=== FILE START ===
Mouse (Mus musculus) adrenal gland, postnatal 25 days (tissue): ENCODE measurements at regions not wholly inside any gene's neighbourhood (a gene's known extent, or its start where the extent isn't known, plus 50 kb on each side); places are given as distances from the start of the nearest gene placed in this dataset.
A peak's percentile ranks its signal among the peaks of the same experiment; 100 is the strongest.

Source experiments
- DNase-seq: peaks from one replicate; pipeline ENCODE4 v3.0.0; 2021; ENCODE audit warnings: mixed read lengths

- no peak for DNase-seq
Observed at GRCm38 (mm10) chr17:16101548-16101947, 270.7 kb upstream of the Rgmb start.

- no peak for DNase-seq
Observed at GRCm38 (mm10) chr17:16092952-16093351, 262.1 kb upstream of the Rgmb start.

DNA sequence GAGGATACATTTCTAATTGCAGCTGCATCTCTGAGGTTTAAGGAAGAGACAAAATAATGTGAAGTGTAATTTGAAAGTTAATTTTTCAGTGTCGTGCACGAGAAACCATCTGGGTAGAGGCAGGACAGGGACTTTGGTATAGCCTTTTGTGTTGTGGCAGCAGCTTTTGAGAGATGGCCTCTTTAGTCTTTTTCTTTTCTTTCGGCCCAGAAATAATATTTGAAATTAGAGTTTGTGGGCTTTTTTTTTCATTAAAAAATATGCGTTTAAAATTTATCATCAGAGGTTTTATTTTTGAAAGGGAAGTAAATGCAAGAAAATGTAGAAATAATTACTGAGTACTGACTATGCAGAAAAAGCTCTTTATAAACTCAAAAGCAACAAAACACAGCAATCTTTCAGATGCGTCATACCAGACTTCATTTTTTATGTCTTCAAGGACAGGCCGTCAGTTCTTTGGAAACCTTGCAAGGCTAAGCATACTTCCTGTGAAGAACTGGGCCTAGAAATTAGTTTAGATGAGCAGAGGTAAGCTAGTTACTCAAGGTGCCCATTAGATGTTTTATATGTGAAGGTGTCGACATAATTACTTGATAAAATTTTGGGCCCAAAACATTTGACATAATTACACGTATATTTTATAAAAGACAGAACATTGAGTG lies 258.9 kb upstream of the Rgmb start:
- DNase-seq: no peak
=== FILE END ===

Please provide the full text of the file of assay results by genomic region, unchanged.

Mouse (Mus musculus) adrenal gland, postnatal 25 days (tissue): ENCODE measurements at regions not wholly inside any gene's neighbourhood (a gene's known extent, or its start where the extent isn't known, plus 50 kb on each side); places are given as distances from the start of the nearest gene placed in this dataset.
A peak's percentile ranks its signal among the peaks of the same experiment; 100 is the strongest.

Source experiments
- DNase-seq: peaks from one replicate; pipeline ENCODE4 v3.0.0; 2021; ENCODE audit warnings: mixed read lengths

- no peak for DNase-seq
Observed at GRCm38 (mm10) chr17:16101548-16101947, 270.7 kb upstream of the Rgmb start.

- no peak for DNase-seq
Observed at GRCm38 (mm10) chr17:16092952-16093351, 262.1 kb upstream of the Rgmb start.

DNA sequence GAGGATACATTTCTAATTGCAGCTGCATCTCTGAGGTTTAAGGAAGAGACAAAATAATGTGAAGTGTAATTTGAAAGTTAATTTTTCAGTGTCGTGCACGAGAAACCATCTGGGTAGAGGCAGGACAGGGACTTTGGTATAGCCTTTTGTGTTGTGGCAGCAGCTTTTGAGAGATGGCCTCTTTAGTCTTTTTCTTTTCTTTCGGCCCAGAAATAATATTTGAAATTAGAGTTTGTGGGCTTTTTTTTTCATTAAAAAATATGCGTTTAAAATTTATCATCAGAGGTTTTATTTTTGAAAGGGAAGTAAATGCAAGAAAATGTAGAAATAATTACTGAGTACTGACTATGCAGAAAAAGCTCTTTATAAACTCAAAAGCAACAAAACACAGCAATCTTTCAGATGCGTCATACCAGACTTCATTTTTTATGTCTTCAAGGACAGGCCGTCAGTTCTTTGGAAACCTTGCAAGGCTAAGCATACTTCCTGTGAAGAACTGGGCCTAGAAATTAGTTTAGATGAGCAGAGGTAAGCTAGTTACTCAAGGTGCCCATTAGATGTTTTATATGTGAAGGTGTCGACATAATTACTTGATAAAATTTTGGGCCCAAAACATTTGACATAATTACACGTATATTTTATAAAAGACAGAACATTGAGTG lies 258.9 kb upstream of the Rgmb start:
- DNase-seq: no peak